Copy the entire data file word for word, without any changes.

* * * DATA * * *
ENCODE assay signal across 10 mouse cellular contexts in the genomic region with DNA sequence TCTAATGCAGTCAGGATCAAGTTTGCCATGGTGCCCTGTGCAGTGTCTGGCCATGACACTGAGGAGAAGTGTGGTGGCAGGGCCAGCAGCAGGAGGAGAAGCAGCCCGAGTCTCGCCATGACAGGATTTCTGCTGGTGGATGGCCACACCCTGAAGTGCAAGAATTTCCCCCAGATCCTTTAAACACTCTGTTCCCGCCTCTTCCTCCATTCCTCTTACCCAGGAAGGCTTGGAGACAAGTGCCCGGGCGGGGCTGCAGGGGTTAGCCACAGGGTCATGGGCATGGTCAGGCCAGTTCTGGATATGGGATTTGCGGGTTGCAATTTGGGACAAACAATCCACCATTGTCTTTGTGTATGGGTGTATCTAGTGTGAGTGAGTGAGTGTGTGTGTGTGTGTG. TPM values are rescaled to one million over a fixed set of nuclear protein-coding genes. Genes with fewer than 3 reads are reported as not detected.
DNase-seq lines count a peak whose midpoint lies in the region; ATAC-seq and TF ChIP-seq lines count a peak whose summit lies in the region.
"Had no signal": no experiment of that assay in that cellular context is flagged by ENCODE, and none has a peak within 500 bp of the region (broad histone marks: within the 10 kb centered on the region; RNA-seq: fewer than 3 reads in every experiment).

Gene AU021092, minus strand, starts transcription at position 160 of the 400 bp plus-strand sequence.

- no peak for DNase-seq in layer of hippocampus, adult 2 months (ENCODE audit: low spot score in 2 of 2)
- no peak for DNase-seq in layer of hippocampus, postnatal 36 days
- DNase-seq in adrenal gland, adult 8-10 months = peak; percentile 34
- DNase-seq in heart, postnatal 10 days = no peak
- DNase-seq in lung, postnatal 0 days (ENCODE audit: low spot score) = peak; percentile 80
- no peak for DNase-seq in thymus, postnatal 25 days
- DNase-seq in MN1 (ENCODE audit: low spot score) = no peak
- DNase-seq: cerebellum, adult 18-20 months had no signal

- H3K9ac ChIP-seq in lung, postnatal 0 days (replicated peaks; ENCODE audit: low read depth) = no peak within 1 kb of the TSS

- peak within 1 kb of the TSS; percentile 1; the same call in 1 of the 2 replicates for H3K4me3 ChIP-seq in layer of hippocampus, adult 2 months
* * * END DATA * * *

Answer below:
ENCODE assay signal across 10 mouse cellular contexts in the genomic region with DNA sequence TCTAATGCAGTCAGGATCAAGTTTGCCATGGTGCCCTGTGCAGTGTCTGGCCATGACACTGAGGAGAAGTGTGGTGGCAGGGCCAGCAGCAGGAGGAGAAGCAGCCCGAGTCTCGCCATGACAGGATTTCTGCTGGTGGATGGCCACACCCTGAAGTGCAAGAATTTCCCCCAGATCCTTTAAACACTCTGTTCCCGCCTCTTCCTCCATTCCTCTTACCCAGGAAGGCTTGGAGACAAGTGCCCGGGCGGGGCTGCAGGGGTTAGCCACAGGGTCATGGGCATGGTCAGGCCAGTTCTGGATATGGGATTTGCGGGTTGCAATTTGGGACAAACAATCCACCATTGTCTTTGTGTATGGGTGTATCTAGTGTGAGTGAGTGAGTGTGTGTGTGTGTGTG. TPM values are rescaled to one million over a fixed set of nuclear protein-coding genes. Genes with fewer than 3 reads are reported as not detected.
DNase-seq lines count a peak whose midpoint lies in the region; ATAC-seq and TF ChIP-seq lines count a peak whose summit lies in the region.
"Had no signal": no experiment of that assay in that cellular context is flagged by ENCODE, and none has a peak within 500 bp of the region (broad histone marks: within the 10 kb centered on the region; RNA-seq: fewer than 3 reads in every experiment).

Gene AU021092, minus strand, starts transcription at position 160 of the 400 bp plus-strand sequence.

- no peak for DNase-seq in layer of hippocampus, adult 2 months (ENCODE audit: low spot score in 2 of 2)
- no peak for DNase-seq in layer of hippocampus, postnatal 36 days
- DNase-seq in adrenal gland, adult 8-10 months = peak; percentile 34
- DNase-seq in heart, postnatal 10 days = no peak
- DNase-seq in lung, postnatal 0 days (ENCODE audit: low spot score) = peak; percentile 80
- no peak for DNase-seq in thymus, postnatal 25 days
- DNase-seq in MN1 (ENCODE audit: low spot score) = no peak
- DNase-seq: cerebellum, adult 18-20 months had no signal

- H3K9ac ChIP-seq in lung, postnatal 0 days (replicated peaks; ENCODE audit: low read depth) = no peak within 1 kb of the TSS

- peak within 1 kb of the TSS; percentile 1; the same call in 1 of the 2 replicates for H3K4me3 ChIP-seq in layer of hippocampus, adult 2 months